8. Services are often taxable. Probably the most commonly taxed are rental of tangible personal property, utilities, printing and fabrication, and repair labor. Remember, just because it’s not taxable where you are doesn’t mean anything. Remember, what counts is where it’s delivered. In the case of services, the delivery point can mean either where the service was performed, where the customer received the benefit of the service, or both. In other words, the destination state is what counts. And there are services that are only taxed in a few states, but they are taxed (eg. accounting and attorney fees, headhunting fees, insurance appraisal services, etc.)
9. States impose use tax on any use of tangible personal property in the state. This means that if you’ve bought property in one state, then move it to another state, you may owe use taxes in that new state. It gets even nastier if you have inter-corporate transactions. In those situations, you may be making brand new taxable sales if you “sell” equipment from one corporation to another corporation within the same company.
10. You should assume everything you sell, and everything you buy, is taxable until you can assure yourself that it’s not taxable. There are obviously going to be exemptions. But your thought process should be to assume it's taxable, then look for the loopholes. This is the approach the auditor will take, so you might as well get in that mindset. Here are some examples of sales where the seller got surprised by something that was taxable and they didn't realize it...until the audit.
11. Just because you make sales that aren’t part of your line of business doesn’t mean you aren’t making taxable sales. What about your cafeteria? Vending machines? Do you regularly sell surplus equipment? Do you make convenience sales to your customers? Do you sell logo merchandise to customers and employees? Do you have an annual clearance sale for employees?
12. You’re overpaying sales and use taxes. But the sales tax auditor will never point that out to you.
13. Just because you paid tax on something when you bought it doesn’t get you off the hook for charging tax when you sell it. If you’re making a retail sale, the fact that you mistakenly paid tax on it doesn’t mean anything. You should have bought it for resale.
14. When you get audited (notice I didn’t say “if”) you should be nice. Most auditors that I've talked to tell me that if you're professional in your treatment of them, they'll be professional in your treatment of you. And get professional guidance. The sales tax auditor may not know what he or she is doing, you don’t know what you don’t know, and your “normal” CPA or lawyer isn’t much better. This is not a good formula. Consider getting a sales and use tax professional involved early in the process.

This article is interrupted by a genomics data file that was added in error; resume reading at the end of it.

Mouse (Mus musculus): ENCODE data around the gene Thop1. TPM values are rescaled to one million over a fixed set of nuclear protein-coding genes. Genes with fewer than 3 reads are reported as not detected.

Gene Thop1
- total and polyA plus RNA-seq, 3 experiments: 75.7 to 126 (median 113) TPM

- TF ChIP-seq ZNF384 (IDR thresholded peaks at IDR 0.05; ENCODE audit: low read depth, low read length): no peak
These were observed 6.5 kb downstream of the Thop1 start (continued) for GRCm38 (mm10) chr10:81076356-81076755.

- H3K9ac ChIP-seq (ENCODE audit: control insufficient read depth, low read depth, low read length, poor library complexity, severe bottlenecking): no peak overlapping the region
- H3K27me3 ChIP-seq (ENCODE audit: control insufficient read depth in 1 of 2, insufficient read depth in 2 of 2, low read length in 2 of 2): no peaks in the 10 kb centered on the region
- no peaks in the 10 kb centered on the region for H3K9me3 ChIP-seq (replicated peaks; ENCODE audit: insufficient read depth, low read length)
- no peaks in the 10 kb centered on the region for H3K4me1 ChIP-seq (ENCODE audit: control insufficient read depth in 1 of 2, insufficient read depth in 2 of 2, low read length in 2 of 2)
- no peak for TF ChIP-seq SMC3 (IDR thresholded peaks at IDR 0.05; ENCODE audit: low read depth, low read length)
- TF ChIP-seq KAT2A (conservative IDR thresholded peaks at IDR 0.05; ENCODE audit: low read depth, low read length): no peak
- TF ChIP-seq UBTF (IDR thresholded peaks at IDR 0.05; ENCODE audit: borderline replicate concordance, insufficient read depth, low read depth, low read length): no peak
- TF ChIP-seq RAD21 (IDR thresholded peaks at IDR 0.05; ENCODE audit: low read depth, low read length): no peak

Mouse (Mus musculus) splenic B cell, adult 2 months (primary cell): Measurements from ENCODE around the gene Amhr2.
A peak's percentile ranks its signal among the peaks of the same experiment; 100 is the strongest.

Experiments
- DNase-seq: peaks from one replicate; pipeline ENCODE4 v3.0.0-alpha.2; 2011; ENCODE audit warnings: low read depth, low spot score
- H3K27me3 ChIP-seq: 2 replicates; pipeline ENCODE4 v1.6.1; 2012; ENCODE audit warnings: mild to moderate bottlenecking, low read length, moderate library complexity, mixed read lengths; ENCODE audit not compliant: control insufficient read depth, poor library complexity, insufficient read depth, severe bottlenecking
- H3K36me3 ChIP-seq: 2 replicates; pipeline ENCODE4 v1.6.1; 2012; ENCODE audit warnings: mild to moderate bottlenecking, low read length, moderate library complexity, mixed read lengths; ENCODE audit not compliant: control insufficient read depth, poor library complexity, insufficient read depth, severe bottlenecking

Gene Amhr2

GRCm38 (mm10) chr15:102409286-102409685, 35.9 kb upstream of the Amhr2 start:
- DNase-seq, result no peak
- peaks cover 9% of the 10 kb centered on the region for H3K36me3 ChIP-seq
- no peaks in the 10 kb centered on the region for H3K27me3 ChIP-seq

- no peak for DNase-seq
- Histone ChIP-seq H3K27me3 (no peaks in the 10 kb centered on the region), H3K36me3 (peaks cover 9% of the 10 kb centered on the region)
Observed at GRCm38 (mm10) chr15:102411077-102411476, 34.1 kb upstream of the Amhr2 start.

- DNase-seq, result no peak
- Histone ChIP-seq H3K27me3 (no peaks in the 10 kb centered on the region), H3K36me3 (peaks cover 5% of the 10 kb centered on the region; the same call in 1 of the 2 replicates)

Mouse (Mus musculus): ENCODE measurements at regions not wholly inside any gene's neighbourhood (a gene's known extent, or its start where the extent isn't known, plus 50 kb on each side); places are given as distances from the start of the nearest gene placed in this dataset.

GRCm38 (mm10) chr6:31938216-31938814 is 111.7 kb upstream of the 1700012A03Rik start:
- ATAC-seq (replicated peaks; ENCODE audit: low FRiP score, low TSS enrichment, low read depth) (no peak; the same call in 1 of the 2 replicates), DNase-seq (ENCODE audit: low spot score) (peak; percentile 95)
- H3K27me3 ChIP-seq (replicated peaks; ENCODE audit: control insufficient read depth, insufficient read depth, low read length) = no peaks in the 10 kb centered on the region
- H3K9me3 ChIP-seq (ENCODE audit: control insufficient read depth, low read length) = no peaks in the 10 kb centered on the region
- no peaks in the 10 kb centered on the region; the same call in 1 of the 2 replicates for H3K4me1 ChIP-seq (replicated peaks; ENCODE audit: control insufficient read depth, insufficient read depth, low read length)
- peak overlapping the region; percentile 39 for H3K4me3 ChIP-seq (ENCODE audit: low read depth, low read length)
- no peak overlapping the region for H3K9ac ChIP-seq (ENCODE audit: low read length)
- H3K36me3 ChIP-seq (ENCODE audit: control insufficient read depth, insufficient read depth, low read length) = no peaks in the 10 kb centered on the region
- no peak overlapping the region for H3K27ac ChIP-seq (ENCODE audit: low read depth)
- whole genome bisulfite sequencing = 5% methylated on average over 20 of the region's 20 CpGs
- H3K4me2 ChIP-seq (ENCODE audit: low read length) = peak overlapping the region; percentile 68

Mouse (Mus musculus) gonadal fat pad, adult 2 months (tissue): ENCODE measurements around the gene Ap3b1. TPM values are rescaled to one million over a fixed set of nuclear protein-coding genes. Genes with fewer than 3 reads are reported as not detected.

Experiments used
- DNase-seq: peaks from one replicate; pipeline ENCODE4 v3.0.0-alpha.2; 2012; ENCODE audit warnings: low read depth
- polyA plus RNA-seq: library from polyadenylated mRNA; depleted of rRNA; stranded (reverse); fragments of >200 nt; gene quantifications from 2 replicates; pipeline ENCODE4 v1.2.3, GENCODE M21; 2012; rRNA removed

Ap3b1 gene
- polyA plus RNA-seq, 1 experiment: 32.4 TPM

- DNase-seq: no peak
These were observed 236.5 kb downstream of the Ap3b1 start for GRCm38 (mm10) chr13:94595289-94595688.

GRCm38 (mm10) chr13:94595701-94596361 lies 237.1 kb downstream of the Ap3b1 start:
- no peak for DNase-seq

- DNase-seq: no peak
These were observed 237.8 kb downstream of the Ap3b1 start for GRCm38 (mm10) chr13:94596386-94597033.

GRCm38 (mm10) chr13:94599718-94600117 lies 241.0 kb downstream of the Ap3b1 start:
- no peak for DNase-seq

15. By the way, get it in writing. Make the vendor who insists that your purchase is taxable show you where it says that. And make the auditor show you where the law says you owe a gazillion dollars. And be prepared to provide people with proof when you tell them something they didn’t know.
16. There are lots of exceptions. Remember, there are 46 different states doing it their own way. And within each state, there may be different taxing jurisdictions (eg. Colorado), and complicated laws written by politicians who are either corrupt or stupid.
Now what do you do? Get at least one person on your staff trained on sales and use taxes. Make them the designated expert. Before you assign Accounts Payable to this, note that this tax crosses ALL departments. The person you assign better be able to talk to sales, operations, etc. with some authority. I repeat: this is not just an AP issue. Bookmark this blog and read it regularly. Go to seminars. Invest in a library of reference materials. Sign up for webinars. Find a professional who knows something about this.
And I apologize to just about everyone in the world who've I've offended in this article.
Sales Tax Guy
|Here's information on our upcoming seminars and webinars|
|And please don't forget to visit our advertisers!|